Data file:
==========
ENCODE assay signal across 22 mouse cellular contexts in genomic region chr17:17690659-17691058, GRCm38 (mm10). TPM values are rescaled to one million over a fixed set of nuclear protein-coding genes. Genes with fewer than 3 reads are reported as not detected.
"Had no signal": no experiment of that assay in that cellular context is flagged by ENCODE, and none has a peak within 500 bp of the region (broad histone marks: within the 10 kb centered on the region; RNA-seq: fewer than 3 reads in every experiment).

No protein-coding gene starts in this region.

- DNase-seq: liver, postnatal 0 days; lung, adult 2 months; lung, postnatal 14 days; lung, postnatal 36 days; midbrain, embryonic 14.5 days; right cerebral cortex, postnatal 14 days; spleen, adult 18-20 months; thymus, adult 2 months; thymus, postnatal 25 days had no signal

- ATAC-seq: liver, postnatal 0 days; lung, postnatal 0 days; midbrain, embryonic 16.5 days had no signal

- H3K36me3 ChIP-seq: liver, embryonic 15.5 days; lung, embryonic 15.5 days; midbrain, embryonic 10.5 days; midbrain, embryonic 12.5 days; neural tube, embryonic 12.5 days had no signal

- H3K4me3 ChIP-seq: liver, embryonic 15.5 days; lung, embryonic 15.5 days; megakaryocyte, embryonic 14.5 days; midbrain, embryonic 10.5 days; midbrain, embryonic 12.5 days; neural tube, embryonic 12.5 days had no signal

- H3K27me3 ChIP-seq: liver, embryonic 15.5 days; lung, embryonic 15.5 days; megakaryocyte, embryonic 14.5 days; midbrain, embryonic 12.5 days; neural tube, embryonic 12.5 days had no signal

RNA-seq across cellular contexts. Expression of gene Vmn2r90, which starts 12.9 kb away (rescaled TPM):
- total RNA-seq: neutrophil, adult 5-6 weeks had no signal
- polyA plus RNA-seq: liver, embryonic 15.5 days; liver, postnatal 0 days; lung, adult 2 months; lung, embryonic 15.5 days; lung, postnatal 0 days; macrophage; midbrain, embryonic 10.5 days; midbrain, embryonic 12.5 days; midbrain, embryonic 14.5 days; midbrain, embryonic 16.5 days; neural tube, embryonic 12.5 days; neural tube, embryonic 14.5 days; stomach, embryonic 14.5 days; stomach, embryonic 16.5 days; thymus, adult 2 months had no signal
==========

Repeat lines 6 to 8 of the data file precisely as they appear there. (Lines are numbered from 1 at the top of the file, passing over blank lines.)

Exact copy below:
- H3K36me3 ChIP-seq: liver, embryonic 15.5 days; lung, embryonic 15.5 days; midbrain, embryonic 10.5 days; midbrain, embryonic 12.5 days; neural tube, embryonic 12.5 days had no signal

- H3K4me3 ChIP-seq: liver, embryonic 15.5 days; lung, embryonic 15.5 days; megakaryocyte, embryonic 14.5 days; midbrain, embryonic 10.5 days; midbrain, embryonic 12.5 days; neural tube, embryonic 12.5 days had no signal

- H3K27me3 ChIP-seq: liver, embryonic 15.5 days; lung, embryonic 15.5 days; megakaryocyte, embryonic 14.5 days; midbrain, embryonic 12.5 days; neural tube, embryonic 12.5 days had no signal